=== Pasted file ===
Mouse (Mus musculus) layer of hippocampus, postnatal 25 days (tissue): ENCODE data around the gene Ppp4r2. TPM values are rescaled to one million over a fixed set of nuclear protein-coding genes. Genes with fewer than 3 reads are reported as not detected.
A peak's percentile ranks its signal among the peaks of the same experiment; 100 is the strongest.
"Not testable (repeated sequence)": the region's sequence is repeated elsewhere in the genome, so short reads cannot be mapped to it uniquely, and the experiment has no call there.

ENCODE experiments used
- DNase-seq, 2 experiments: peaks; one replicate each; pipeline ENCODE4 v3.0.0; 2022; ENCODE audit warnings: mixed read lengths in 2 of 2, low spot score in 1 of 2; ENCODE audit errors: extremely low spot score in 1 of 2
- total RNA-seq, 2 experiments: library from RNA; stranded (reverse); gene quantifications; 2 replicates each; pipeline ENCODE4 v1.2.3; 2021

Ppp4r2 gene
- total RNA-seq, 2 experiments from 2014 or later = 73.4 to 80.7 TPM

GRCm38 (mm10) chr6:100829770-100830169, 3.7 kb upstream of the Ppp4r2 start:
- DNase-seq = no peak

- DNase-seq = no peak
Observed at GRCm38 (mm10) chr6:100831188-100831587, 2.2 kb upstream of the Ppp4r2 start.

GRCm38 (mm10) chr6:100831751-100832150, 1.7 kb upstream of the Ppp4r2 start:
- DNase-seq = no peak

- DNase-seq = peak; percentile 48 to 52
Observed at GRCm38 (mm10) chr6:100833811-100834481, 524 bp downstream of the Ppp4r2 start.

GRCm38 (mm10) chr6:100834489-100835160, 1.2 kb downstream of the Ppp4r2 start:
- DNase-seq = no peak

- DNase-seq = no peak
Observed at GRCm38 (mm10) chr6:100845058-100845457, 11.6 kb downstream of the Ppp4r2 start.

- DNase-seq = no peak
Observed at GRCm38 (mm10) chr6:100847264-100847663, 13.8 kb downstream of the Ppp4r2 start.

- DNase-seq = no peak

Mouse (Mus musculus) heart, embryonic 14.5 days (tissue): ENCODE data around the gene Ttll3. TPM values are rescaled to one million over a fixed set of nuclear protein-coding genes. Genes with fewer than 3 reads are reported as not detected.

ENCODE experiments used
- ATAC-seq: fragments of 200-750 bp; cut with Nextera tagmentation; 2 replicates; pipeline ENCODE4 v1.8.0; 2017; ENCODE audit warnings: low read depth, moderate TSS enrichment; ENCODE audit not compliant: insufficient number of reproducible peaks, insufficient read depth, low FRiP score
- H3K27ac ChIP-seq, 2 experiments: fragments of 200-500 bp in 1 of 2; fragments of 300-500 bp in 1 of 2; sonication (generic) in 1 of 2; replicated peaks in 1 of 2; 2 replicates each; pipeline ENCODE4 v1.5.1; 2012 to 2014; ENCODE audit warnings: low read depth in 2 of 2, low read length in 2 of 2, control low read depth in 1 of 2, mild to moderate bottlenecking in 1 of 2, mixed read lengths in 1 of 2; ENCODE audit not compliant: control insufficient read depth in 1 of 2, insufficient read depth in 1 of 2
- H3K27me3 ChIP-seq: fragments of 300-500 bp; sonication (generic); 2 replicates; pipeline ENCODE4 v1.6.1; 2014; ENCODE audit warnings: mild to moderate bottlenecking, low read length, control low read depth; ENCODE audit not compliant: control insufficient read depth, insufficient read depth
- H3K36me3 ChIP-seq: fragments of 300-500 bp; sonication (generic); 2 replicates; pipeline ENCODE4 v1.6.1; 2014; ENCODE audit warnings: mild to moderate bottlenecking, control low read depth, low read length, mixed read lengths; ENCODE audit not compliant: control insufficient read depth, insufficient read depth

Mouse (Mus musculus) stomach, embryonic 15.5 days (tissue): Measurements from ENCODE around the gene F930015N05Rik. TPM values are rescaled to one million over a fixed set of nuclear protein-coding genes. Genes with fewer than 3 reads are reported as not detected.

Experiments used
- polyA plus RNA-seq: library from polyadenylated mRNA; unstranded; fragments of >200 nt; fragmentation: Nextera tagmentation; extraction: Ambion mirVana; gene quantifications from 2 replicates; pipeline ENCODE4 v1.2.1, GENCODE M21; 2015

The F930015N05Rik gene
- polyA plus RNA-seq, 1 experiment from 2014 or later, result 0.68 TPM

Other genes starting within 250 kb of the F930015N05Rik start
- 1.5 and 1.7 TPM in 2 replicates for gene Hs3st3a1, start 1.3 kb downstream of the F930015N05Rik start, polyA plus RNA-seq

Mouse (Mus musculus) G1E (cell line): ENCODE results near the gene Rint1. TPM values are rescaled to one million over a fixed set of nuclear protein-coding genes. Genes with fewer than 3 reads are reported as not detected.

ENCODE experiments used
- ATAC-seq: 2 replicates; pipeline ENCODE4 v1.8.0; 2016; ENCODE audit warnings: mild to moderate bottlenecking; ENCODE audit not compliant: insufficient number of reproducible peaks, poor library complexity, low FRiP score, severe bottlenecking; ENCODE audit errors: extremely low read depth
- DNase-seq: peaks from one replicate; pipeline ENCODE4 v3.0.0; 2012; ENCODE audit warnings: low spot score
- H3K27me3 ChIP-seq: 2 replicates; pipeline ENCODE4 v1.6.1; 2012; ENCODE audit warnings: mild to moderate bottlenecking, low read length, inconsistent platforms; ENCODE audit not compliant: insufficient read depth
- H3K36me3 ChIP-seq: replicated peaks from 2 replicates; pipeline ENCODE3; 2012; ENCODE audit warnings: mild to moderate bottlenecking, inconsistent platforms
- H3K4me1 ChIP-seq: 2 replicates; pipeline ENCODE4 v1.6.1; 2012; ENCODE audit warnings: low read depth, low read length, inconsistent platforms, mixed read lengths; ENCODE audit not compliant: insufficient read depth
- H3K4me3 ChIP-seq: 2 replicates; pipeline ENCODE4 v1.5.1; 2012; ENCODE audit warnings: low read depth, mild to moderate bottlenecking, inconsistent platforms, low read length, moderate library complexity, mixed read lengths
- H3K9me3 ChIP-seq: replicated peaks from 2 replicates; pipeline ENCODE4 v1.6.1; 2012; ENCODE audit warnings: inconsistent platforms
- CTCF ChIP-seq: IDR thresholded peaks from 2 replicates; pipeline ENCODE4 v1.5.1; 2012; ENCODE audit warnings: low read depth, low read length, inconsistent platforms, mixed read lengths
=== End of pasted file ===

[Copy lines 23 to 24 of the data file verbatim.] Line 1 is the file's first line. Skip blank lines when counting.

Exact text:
- DNase-seq = no peak

Mouse (Mus musculus) heart, embryonic 14.5 days (tissue): ENCODE data around the gene Ttll3. TPM values are rescaled to one million over a fixed set of nuclear protein-coding genes. Genes with fewer than 3 reads are reported as not detected.